3rd February 2006




Five million workers in the UK will be bullied in the workplace at some point during their career, according to the Trades Union Congress (TUC).


In an attempt to better understand the causes and effects of workplace bullying an academic at the Hull School of Health and Social Care is leading a unique research project into the issue.


“It’s a very important area but not much research has been done on it,” said Sandra Garvey, a senior lecturer at the University of Lincoln in Hull.


“People don’t realise the long-term effects that workplace bullying can have – it can cause high blood pressure, high cholesterol and obesity, some targets of bullying never work again and some even commit suicide.


“Many suffer from complex post-traumatic stress disorder and can become clinically depressed. Then they see their GP and are prescribed medication like Seroxat, Valium or Prozac which doesn’t deal with the underlying problem.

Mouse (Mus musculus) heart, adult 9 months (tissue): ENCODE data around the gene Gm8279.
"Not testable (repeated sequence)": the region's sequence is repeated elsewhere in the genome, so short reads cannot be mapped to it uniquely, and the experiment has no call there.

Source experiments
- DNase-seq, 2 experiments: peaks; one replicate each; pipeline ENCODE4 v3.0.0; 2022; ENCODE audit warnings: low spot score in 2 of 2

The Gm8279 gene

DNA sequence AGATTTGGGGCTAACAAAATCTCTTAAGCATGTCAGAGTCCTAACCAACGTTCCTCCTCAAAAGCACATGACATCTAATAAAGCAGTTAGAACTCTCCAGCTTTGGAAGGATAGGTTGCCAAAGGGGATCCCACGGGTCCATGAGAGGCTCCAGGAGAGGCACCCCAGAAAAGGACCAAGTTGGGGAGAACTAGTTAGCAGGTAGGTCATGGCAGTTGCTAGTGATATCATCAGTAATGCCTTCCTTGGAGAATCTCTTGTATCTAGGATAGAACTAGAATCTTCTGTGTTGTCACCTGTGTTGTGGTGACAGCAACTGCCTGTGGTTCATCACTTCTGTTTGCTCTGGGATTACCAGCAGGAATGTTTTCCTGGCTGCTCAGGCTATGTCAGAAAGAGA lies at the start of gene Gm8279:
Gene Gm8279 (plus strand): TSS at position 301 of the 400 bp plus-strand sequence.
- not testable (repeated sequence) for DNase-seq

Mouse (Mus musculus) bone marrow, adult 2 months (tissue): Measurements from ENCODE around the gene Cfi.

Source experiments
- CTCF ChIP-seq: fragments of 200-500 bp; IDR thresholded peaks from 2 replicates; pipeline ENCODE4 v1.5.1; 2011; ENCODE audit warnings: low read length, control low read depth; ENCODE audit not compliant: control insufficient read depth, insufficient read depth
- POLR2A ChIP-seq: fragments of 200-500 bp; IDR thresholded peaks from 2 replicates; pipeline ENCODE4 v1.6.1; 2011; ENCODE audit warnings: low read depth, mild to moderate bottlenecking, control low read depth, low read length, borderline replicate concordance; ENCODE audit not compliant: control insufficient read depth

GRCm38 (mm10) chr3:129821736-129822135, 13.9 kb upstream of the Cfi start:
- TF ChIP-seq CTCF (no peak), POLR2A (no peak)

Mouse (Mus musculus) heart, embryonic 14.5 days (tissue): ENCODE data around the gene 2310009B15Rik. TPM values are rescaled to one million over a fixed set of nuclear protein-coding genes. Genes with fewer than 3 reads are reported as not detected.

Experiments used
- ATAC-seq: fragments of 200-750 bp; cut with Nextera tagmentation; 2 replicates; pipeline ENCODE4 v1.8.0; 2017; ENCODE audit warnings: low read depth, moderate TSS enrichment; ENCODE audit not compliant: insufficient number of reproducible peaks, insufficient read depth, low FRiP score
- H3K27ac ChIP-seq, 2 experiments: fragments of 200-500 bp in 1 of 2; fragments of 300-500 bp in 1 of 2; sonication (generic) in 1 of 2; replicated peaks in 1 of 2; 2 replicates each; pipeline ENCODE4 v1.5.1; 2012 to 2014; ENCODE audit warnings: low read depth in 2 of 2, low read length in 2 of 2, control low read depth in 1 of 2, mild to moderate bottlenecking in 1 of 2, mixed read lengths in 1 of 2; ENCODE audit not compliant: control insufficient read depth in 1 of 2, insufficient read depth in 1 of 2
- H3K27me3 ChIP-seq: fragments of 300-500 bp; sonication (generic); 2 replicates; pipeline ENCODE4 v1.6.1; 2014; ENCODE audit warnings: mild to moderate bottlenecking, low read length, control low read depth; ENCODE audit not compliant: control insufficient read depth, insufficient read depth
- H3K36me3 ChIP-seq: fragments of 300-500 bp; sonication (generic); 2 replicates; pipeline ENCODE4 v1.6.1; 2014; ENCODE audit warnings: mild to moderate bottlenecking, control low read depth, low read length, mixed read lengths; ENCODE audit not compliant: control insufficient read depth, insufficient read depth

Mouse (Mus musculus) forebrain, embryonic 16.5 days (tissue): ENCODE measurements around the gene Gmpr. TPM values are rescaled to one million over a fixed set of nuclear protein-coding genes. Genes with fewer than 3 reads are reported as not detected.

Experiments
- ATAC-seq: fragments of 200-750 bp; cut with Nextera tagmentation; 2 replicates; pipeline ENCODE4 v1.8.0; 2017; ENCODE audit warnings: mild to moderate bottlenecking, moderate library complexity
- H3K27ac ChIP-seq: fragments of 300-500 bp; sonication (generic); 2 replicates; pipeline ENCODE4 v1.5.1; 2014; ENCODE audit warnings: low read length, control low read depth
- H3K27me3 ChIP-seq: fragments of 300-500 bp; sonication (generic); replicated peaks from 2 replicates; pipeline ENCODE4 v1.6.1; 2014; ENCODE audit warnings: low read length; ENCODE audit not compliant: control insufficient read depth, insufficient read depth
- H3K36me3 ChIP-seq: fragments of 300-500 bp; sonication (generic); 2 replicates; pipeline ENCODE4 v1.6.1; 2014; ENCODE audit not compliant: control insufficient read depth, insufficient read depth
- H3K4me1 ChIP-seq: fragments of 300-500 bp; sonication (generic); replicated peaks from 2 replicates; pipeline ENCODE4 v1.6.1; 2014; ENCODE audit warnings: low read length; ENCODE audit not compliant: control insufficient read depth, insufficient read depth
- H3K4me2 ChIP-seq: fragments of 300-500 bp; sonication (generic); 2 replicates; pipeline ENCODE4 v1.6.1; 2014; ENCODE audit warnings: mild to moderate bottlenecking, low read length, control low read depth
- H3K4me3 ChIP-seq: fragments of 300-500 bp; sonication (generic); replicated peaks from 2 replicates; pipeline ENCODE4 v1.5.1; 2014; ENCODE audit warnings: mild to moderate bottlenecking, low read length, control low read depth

“Workplace bullying builds into people a total distrust of their employer to the extent that anything they’re asked to do is seen as their employer just bullying them even more.


“It’s abuse of power like domestic violence or child abuse.”


Already more than 40 people who have been the target of workplace bullying have come forward to take part in Sandra’s study – but she is keen to hear about other people’s experiences.


“This research is unique and valuable because we’re actually talking to people and looking behind the numbers,” said Sandra.


“The phenomenon of bullying is well established – what we’re doing is trying to understand the process which affects a person’s mental state and what sorts of strategies the targets of bullying are subjected to.”


Sandra said the ultimate aim of the research is to get new legislation passed; among EU countries only Finland has passed legislation outlawing workplace bullying.


For more information contact: Jez Ashberry, Press and Media Relations Manager

01522 886042                         jashberry@lincoln.ac.uk